The possibility to take back moves allowed a more thoughtful game play: the player could start to explore different strategies. With the possibility to restart the game over and over again allows players to find out how it can be won. The Undo button had its first appearance in Clickomania 2.0 if I remember it right (I have to admit that I do not have the older versions handy anymore. I suppose could all could be found on the Dozens of CD ROMs I got during the last years that featured Clickomania.

But back to the beginning. I wrote the first version between Christmas and New Year’s Eve of 1997 and I sent it out as an e-mail New Year’s greeting to my friends. Their reaction was euphoric and encouraging enough to persuade me to release it to the public. Which suited me fine: Some months ago, I had started a webpage, but it lacked content worth mentioning. The numbers of downloads went up very quickly, but after a quite positive review of hotfiles.com, they skyrocketed. (What a pity, that those websites do not list games like Clickomania anymore – they ask for money now and because I was not able to pay the sum of some hundred dollars, they removed Clickomania from their database. Well, to me, it’s obvious that freeware programmers cannot afford to pay for listings on download sites and so, this is a loss mainly for the users of those sites, who find commercial software in the first place and do not come across cool freeware anymore.)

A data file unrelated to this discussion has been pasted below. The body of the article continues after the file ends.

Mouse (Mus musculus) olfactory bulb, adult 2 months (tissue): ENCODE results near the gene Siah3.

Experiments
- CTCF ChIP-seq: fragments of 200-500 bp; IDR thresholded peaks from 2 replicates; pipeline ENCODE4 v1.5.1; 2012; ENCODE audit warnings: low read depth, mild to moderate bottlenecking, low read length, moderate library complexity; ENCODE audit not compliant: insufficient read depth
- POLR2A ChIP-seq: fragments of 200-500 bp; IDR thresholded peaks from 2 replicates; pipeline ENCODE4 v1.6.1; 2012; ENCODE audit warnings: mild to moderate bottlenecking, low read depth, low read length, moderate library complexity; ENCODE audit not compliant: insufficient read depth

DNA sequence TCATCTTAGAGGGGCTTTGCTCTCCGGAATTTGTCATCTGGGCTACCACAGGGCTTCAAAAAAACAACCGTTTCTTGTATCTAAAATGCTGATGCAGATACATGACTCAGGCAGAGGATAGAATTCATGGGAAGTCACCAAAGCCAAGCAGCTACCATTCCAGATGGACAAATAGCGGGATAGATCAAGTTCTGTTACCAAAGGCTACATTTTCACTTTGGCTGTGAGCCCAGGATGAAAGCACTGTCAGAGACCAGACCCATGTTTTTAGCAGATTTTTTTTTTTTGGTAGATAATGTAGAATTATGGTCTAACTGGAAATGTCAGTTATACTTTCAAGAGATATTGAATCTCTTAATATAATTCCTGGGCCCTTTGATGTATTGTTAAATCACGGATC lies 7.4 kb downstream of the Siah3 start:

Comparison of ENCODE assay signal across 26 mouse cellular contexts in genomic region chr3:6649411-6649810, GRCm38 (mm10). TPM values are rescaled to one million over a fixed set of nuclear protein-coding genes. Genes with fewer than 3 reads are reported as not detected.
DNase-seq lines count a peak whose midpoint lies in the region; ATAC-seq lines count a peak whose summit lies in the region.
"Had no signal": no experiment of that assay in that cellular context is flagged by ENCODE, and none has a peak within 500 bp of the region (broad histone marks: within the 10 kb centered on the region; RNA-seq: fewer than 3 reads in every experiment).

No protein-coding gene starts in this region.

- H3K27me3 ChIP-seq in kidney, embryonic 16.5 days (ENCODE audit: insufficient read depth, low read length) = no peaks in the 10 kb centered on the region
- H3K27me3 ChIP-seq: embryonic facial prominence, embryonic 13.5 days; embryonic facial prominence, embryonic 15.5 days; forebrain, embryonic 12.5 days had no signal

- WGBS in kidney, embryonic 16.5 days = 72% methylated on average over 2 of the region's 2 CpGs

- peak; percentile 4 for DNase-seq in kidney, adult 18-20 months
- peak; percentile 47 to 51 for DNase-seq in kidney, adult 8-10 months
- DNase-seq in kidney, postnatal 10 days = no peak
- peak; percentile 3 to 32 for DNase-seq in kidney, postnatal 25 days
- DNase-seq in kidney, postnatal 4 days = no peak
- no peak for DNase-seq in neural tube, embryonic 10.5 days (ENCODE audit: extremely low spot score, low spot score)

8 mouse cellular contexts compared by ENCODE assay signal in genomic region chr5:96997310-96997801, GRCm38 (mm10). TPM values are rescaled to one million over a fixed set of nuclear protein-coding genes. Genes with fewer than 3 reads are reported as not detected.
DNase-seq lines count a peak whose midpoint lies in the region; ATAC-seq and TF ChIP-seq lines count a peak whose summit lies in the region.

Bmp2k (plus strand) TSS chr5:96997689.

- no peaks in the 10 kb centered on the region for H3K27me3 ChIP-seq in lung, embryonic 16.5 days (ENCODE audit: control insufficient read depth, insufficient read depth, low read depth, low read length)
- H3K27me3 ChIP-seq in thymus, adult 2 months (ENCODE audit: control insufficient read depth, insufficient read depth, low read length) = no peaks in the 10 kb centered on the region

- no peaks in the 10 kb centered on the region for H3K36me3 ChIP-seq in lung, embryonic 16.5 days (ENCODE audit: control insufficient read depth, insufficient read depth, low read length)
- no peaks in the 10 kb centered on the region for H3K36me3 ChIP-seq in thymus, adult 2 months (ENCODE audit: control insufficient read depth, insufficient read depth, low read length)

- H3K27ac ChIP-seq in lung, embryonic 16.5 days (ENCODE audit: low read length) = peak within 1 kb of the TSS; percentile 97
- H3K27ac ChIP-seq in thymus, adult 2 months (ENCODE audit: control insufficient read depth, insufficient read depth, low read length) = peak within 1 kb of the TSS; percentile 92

Clickomania was a great project and it was obviously that there had to be following versions. The biggest challenge was the implementation of the animations. I had to recode the central elements of the program, since the old one was not able to handle disappearing stones and move stones smoothly. I cannot tell how much time I struggled, until it worked as expected. It was a lot!

Well, by the end of 1999 I decided to give up the postcard ware state. I asked to send me a postcard in the first versions of the game – I have expected to get a dozen postcards or so. In the end, I got several thousands. I never managed to count them. I guess that I got around 25 kilos of postcards. And still, more than five years after the end of Clickomania as postcard-ware game, I get postcards every week. An incredibly big thank-you to the Swiss postal service. They forward all those postcards to my new address. I do not live in Thalheim anymore since 2000, and since then, they have diverted several thousand postcards. Believe me folks; I feel guilt because I have caused you so much additional work. My only excuse is that I didn’t expect…

And I got more than 35’000 mails so far – I tried to answer them all, but soon, I was not able anymore to send each and every sender a personal answer. I had to cope with the flood with newsletters this way. I reckon that I have disappointed a lot of people. Clickomania was an invitation for a personal communication and a lot of people believed this Mr. Clickomania to be a person open to mail friendships. I am… but my means are limited – even though that’s obvious I never liked to use this excuse. And it seems that my original photo in the “About” dialog encouraged a lot of people to get in touch with me. Honestly, I never understood that. But it was flattering, of course. Even though there were some approximations I could have done without.

Well, Clickomania brought me a great deal of experiences, a lot of programmer practice, contacts to people all over in the world, a reputation as programmer, an interview on the German television. And I met my girlfriend only because of Clickomania. Clickomania next generation is a sign of gratefulness for the people who made this happen – the players of Clickomania.